Francis Maude says strike law reform a last resort
The government has pulled back from threatening new strike laws in its confrontation with the unions over reforms to public sector pensions.
Cabinet Office Minister Francis Maude said existing laws could work well and legislation changes were a last resort.
Up to two million workers, including teachers and border control staff, are due to walk out on Wednesday.
Ministers are urging workers to accept the deal on offer, which unions say is unfair and also lacks clarity.
Speaking on BBC Radio 5 live's Pienaar's Politics, Mr Maude said those who had made the case for having a threshold on turnout in strike ballots would "feel that their hand has been strengthened".
"The biggest unions achieved turnout in these strike ballots of between a quarter and a third. It's a very, very low turnout indeed," he said.
"The case for reform will be strengthened if unions press ahead with calling strikes on the basis of these very low turnouts.
"We keep these things under review but frankly that's not a path we want to go down."
The strike would cause "great damage" to the economy and fellow citizens, he added.'Awaiting clarity'
He added that there was no more money that the government could offer to the unions and accused union leaders of "jumping the gun", urging them to "think again".
Speaking earlier on the Politics Show, Mr Maude accepted there had been no central talks between the government and union bosses since ministers outlined their latest offer on 2 November.
But his officials insisted that Mr Maude - and the chief secretary to the Treasury, Danny Alexander - spoke frequently to the TUC general secretary Brendan Barber on an informal basis, and they were also kept abreast of the negotiations continuing between the government and the unions over the individual pension schemes for health and education workers, civil servants and local government staff.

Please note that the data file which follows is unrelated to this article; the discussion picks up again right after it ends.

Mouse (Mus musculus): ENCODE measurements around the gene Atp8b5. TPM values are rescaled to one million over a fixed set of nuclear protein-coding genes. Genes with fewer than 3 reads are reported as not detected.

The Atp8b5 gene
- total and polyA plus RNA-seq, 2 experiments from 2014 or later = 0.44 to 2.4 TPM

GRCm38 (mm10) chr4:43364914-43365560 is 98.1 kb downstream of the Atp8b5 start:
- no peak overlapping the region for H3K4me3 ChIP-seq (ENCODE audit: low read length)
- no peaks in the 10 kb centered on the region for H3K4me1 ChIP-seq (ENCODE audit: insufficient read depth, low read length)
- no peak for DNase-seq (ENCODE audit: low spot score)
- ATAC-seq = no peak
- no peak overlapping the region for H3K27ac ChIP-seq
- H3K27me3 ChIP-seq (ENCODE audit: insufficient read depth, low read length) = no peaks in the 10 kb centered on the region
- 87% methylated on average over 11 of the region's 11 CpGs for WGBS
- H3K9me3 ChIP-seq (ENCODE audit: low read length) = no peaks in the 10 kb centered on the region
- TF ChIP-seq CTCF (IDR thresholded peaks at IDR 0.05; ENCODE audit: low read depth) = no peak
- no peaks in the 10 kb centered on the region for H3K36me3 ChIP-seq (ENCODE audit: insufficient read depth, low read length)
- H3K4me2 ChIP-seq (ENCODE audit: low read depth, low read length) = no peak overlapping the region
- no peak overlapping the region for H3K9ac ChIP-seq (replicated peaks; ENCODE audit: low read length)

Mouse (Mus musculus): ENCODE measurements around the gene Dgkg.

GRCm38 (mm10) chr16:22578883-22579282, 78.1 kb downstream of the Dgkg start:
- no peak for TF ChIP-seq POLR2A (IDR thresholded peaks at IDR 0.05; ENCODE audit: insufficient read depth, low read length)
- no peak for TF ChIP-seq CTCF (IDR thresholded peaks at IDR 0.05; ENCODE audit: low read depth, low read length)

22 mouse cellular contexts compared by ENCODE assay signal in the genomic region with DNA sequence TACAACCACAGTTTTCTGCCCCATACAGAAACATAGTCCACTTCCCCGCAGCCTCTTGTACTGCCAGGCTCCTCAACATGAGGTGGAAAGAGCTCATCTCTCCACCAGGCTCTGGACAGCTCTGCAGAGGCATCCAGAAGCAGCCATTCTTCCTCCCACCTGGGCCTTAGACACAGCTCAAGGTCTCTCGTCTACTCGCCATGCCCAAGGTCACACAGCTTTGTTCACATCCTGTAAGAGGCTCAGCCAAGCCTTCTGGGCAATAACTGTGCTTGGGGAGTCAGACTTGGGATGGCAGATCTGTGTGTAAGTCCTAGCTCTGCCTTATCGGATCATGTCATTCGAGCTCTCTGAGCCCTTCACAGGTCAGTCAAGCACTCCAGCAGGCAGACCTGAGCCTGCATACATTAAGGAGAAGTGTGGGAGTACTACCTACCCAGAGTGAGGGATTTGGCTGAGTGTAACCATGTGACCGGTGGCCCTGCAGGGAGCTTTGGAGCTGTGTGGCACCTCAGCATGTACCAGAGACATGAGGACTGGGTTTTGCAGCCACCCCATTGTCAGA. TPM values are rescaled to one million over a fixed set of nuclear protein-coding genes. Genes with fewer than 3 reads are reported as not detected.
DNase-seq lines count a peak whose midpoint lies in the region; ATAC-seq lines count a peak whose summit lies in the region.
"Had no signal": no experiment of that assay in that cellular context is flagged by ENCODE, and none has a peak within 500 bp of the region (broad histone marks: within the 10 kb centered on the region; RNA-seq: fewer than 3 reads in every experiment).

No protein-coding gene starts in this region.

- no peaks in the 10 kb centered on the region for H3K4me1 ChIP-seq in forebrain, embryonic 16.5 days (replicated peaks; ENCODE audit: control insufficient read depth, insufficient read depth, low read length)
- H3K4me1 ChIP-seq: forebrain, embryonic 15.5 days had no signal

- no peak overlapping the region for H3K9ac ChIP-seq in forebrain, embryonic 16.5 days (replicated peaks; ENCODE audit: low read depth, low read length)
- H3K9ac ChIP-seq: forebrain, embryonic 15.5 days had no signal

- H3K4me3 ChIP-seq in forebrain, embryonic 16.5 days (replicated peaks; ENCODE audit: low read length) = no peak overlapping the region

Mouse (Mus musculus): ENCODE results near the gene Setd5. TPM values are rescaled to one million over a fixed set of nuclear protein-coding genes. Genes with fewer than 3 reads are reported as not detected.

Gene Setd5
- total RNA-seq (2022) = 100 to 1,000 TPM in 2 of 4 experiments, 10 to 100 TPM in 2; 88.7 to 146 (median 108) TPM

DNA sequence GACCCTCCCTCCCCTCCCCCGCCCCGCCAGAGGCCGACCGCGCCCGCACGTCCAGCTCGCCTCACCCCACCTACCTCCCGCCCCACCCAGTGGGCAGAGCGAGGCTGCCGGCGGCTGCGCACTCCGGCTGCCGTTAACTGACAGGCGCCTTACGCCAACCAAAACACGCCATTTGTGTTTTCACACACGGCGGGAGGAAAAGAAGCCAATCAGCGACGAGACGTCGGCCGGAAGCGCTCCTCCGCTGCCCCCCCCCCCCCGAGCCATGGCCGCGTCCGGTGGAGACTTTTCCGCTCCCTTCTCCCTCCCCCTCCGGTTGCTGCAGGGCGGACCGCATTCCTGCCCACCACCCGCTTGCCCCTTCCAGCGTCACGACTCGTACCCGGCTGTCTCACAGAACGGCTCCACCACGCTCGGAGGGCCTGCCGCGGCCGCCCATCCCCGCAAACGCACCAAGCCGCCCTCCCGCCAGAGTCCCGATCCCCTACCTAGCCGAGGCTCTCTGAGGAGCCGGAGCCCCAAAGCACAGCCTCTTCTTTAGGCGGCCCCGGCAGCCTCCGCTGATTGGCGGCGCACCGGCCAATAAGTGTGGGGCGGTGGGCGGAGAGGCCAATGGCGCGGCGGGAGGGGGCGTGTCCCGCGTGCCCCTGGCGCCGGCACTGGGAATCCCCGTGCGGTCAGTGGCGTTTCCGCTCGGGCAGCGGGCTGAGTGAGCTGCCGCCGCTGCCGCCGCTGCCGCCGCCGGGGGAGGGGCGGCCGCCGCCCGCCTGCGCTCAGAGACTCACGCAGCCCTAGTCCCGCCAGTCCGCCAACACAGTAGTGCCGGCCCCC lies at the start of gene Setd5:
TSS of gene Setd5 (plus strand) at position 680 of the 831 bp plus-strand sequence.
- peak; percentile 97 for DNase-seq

Mr Barber, however, accused the government of being "intransigent" on several key issues.
Speaking on the Politics Show on BBC One, he said: "Even on proposals set out in early November we are still awaiting absolute clarity.
"Nobody is rushing to action but the sense of frustration, the sense of real injustice and anger is enormously strong."
Shadow chancellor Ed Balls has said both the unions and the government should "give ground" to avert the strike.
He told the BBC's Andrew Marr Show: "There has to be a deal; it takes both sides to sort this out".
But Conservative deputy chairman Michael Fallon accused Mr Balls of refusing to condemn the strikes.
"It's extraordinary that Ed Balls is now the strikers' friend," he said. "Supporting a strike that will hurt hospital patients, inconvenience parents and hit the economy we need to help."